Timing charts are good as a reminder to yourself, what your intentions were, when you made your key drawings, or if you have some one to assist you.

Normally I only make them if the inbetween is like the latter example above, where the inbetweens should not be evenly spaced. Many animators makes them on every drawing

Hmmm… that’s nice of you to tell me your advice and knowledge, but I still don’t really see the point in using animation charts because I said they are too complicated and confusing to me.

Timing charts might be more suited for working with other people, but when doing animation by yourself it seems pointless. The most important hand-drawn animation tools to me are the onion skin, the light table, the timeline, and of course pencil and paper (on the computer, like Pencil2D). I feel that the timing chart can be easily supplanted with the timeline. I occasionally use the flip and roll functions, which seem somewhat helpful but I don’t need and don’t want to use timing charts.

Don’t you think that my animation timing and inbetweening method is easy and or any good?

Some animators probably used this method back in the days long before computers came along. I’m aware that you’ve worked on animation before computers came along. And I believe that this technique is not only easy and invaluable but it is also important and more common these days, particularly with making hand-drawn animation on computers hence in the digital age.

But maybe I should learn how to use animation charts even if I refuse to, not to be snooty and spoiled.

Hopefully, you can reply to each of my paragraphs. Thank you.

Your way of numbering the drawings are very good. I also used circles around the frame number for keys. I didn’t underline the breakbowns. We used capital letters for the layers. Most of the time it was A, B, C, D and maybe E, but it was not good to exceed 4 levels because of the cells darkening the artwork. We don’t have these considerations now.

Since I went digital, I never number my drawings. I still make an occational timing chart, but without numbers. It works for me, and that’s the bottom line: Find something that works for you, and stick to it, until you find something better. If you work in a group, you’ll often have to comply to some standards, but if you’re on your own… not much.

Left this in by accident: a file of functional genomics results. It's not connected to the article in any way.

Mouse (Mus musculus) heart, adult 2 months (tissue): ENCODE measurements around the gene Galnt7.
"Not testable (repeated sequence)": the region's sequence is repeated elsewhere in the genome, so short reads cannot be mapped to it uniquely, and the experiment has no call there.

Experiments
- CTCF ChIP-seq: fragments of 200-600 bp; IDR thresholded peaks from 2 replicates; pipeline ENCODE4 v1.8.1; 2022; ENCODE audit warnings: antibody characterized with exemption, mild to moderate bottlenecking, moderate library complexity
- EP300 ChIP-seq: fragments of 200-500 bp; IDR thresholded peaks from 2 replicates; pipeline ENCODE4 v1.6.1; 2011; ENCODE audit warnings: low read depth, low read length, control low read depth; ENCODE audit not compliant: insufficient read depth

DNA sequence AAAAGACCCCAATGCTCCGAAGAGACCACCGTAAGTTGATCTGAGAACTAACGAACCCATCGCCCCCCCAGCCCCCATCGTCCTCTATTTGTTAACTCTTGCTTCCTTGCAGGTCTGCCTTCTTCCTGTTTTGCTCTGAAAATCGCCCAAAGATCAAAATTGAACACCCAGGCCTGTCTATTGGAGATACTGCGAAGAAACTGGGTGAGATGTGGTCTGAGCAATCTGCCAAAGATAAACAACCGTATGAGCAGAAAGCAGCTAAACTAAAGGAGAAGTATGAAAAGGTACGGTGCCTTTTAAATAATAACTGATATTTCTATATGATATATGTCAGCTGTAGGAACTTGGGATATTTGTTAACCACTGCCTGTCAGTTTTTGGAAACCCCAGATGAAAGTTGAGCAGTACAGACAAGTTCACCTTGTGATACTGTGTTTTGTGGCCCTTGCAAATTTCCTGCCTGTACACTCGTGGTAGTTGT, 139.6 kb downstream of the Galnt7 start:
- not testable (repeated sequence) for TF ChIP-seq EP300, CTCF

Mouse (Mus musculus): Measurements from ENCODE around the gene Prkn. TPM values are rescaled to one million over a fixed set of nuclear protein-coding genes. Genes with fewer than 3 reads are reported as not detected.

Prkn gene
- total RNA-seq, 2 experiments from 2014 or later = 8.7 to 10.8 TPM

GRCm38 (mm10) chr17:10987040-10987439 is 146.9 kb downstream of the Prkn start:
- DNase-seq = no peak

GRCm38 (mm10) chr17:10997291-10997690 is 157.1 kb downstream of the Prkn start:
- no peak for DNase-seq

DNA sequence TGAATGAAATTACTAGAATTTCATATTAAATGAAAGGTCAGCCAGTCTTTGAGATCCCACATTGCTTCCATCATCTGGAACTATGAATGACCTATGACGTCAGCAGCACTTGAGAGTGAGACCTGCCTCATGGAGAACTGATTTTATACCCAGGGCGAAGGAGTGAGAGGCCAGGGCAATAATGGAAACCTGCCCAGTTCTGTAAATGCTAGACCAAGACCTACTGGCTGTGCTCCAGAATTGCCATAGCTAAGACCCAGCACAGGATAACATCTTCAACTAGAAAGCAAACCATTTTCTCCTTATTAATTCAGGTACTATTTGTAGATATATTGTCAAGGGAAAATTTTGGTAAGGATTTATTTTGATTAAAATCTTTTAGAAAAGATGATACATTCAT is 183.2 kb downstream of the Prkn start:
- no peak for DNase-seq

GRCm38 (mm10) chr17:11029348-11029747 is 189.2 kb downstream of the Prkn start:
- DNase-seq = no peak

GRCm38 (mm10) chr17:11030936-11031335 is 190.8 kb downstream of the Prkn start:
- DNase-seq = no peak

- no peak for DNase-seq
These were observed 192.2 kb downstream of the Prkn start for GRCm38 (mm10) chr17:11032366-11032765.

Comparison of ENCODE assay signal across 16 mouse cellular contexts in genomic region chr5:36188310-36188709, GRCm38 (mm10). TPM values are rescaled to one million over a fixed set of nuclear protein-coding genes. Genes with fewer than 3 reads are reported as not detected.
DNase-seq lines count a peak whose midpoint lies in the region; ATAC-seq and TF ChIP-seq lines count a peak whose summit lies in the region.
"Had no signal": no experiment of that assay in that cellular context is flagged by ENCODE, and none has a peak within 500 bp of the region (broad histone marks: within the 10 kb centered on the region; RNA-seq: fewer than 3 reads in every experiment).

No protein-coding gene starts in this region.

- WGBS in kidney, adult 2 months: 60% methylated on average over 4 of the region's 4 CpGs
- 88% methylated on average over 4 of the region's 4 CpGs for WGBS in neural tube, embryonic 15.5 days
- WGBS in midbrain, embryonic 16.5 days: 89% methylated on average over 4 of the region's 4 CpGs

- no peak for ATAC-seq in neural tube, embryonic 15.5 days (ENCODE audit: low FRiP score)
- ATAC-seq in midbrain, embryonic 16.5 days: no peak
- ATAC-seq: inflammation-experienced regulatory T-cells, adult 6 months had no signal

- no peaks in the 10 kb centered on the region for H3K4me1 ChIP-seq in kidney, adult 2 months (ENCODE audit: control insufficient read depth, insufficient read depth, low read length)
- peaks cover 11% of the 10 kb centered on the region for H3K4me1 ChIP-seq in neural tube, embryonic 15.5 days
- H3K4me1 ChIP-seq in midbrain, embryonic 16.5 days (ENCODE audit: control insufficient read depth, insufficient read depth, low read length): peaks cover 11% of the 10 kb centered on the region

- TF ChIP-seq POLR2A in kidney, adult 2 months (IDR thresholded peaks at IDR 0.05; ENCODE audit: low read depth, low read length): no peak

Funny how you mentioned the maximum levels of animation. Historically, the maximum number of levels were 6; 1 background and 5 cels. Although cels were transparent, exceeding 5 cels would cause color darkening, blurring and shadows. This is why the exposure sheet listed a total of 6 levels. I’ve made this discovery 5 years ago by watching this video. It is uploaded by the same YouTube user who uploaded the video in this topic’s original post. Take a look:

Thankfully in the digital age, we don’t have to worry about the maximum number of levels/layers; we can have add layers freely. Also, we can pick from millions of colors instead of hundreds. We also eliminate the need for paper as it is cumbersome and expensive; it takes up a lot of space in a room; either hundreds of thousands or millions of drawings. Real acetate cels get pretty expensive, too, as they may take hundreds of thousands of them to make animation with.

Computers make hand-drawn animation much easier, quicker, cheaper and arguably better. I’m very fortunate to live in this era as far as animation, art and filmmaking goes.

In my opinion, you may or may not agree, digital hand-drawn animation is the best, quickest, fastest, and easiest way to make animation.

Anyway, according to your comment, you said you never number your drawings when you’ve joined the digital bandwagon, but I prefer to number mine so I can keep track of how many drawings I’ve used in each animated motion picture I’ve made for the record. Not only that, but also so I can track the animation frames on the canvas in relation to the timeline, identify which level/layer is about to be drawn on, and to help me know which are keys/extremes, breakdowns and inbetweens. To me, assigning numbers to drawings makes animation not only easier and quicker, but also more clean and organized.

Not to dwell on this, but should I still learn how to use animation charts? I don’t really want to but it might somewhat help me with animation. If I were to make animation charts, should I draw them like a ruler? Like, for example, if a character stretches his hand out, should I draw the ruler under or over his arm at the first pose and last pose?

Imprint